... . ..

: : .
; , ' : '': ~ :, ~' By one broad aspect of this invention, then, an improved copolya~
mide r~sin composition, useful as a hot melt reinforcing adheslve for flexi-ble materials is provided, which comprises the condensation product of essentially stoichiometric amounts of (a) a mixture of a polymeric fatty $ acid, obtained from the polymerization of an olefinically unsaturated mono-,' carboxylic acid containing from 16 t~ 20 carbon atoms, and a saturated aliphatic dicarboxylic acid having from 7 to 12 carbon atoms, the equivalent ~` ratio of the respective acid components ranging from 0.95:0 to 0.7:0.3, with (b) a mixt~re of a saturated aliphatic diamine having from 2 to 6 carbon atoms and a p~lyoxyalkylene dlamine of the formula ~2N--C~ICH2 ~0CHCH2 ) ~rCH2C~2 !.
where R is hydrogen or a methyl group and m is a positive integer so that '', the average molecular weight of the polyoxyalkylene diamine is between 600 and 5000, the equivalent ratlo of ~he aliphatic diamine to the polyoxy-, alkylene diamine ranging from 0.92:0.08 to 0.995:0.005.
; By one variant, the copolyamide is further characterized by hav-ing a softening point in the range 140~190C, a 190C viscosity less than lS0 poise, a compression strength greater than 85 grams, and 8 brittleness ~; temperature less than -10C, , By another variant, the polymeric fatty acid is predominantly a 36 dimer acid and containing less than 30 percent by weight by-product : acids and the polyo~,yalkylene diamine has an average molecular weight of 900 to 2500 By a variat.lon thereof, the aliphatic dicarboxylic acid is azelaic acid or sebac~c acid and the allphatic diamine is ethylenediamine, By yet another variant, the equivalent ratio of polymeric fatty acid to aliphatic dicarboxylic acid is in the range 0.92:0.08 and 0.85:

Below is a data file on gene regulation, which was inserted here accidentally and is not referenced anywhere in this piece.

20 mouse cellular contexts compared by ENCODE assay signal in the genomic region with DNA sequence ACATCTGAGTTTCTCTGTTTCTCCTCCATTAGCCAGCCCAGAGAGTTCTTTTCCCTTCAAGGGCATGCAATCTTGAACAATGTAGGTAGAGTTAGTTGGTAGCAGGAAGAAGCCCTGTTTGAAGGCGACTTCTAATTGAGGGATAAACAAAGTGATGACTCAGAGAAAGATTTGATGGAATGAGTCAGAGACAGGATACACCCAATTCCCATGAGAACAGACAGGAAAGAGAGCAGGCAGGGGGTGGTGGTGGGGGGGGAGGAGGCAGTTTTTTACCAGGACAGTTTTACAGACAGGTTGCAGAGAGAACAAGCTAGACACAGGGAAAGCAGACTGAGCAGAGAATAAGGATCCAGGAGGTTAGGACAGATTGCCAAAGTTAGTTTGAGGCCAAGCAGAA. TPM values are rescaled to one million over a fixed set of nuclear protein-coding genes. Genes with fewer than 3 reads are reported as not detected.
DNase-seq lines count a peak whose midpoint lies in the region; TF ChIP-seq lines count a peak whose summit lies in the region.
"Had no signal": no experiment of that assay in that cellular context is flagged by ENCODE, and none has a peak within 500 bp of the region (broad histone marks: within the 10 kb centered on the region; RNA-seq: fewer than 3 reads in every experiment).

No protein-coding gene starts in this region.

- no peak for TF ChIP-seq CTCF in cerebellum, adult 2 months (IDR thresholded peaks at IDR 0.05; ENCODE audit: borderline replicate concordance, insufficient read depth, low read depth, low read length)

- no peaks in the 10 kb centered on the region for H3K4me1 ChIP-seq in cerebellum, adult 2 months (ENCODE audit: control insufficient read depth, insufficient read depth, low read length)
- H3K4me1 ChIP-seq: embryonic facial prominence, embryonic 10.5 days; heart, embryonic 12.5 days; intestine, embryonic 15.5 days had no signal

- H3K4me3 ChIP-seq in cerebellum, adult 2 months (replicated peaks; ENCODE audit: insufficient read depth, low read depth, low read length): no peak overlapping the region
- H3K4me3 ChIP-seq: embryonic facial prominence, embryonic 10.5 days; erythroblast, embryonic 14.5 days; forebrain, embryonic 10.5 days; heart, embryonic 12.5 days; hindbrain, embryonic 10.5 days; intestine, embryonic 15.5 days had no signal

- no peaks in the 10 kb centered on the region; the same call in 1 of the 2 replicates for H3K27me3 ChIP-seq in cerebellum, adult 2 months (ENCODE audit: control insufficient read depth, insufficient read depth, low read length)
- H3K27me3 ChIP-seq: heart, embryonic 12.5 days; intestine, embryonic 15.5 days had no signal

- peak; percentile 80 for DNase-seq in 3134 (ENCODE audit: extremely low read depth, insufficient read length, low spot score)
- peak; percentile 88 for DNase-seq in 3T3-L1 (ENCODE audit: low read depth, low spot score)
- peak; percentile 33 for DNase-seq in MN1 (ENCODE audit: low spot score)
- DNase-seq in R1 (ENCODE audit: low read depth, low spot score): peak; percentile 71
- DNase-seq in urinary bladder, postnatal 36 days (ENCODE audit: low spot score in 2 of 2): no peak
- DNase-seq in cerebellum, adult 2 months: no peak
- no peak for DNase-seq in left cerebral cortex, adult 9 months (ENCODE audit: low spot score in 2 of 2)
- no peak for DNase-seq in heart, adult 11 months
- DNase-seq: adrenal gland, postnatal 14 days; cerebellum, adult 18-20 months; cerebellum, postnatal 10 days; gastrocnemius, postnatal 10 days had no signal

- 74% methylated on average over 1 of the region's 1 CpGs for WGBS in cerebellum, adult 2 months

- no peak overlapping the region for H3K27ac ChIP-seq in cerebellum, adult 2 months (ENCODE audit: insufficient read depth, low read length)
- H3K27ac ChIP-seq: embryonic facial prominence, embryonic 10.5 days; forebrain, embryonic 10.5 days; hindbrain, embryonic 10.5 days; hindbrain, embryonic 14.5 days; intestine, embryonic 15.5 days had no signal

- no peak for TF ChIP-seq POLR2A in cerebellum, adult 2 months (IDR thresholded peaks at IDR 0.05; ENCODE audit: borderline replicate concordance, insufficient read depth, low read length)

, . ... ,, _ .

~ 3 a -, , ~ .

784~

o.15 and the equivalent ratio of aliphatic diamine to polyoxyalkylene dia-mine is ln the range 0.95:0.05 and 0.98:0.02.
By another aspect, the copolyamide has reacted therein from 8 to 12 weight percent polyoxyalkylene diamine.
By another sspect of this inventlon, a reinforced box-toe con-- struction comprising a flexlble substrate selected from leather, fabric or vinyl polymer and having applied thereto an adherent copolyamide resin consisting essentially of the reaction product of (a) a mixture of a poly-meric fatty acid, obtained from the polymeri~ation of an olefinically un-saturated monocarboxylic acid containing from 16 to 20 carbon atoms, and a saturated aliphatic dicarboxylic acid having from 7 to 12 carbon atoms, the equivalents ratio of the respective acid components ranging from about 0.95:0.05 to about 0.7:0.3, with (b) a mixture of a saturated allphatic diamine having from 2 to 6 carbon atoms and a polyoxyalkylene diamine of the formula l~3 R IH3 N2N-CHCH2-k~CNC~ ~ OC~2CH NH2 where R i9 hydrogen or a methyl group and m is 8 positive integer 80 that the average molecular weight of the polyoxyslkylene diamine i8 between 600 and 5000, the equivalents ratio of the aliphatic diamine to the polyoxy-alkylene diamine ranging from about 0.92:0.08 to 0.995:0.005, the resin having a softening point in the ranBe 140-190C., 190C viscosity less than 150 poise, compression strength greater than 85 grams and brittleness temperature less than -10C., and the adherent copolyamide resin present . on the substrate to a thickness of 1 to 50 mils.
` By one variant of such box-toe con~truction the polymeric fatty acid is predominantly a C36 dimer acid and contains less than 30 weight percent by-product acids, the aliphatic cidarboxylic acid i~ a~elaic scid - 3 b -.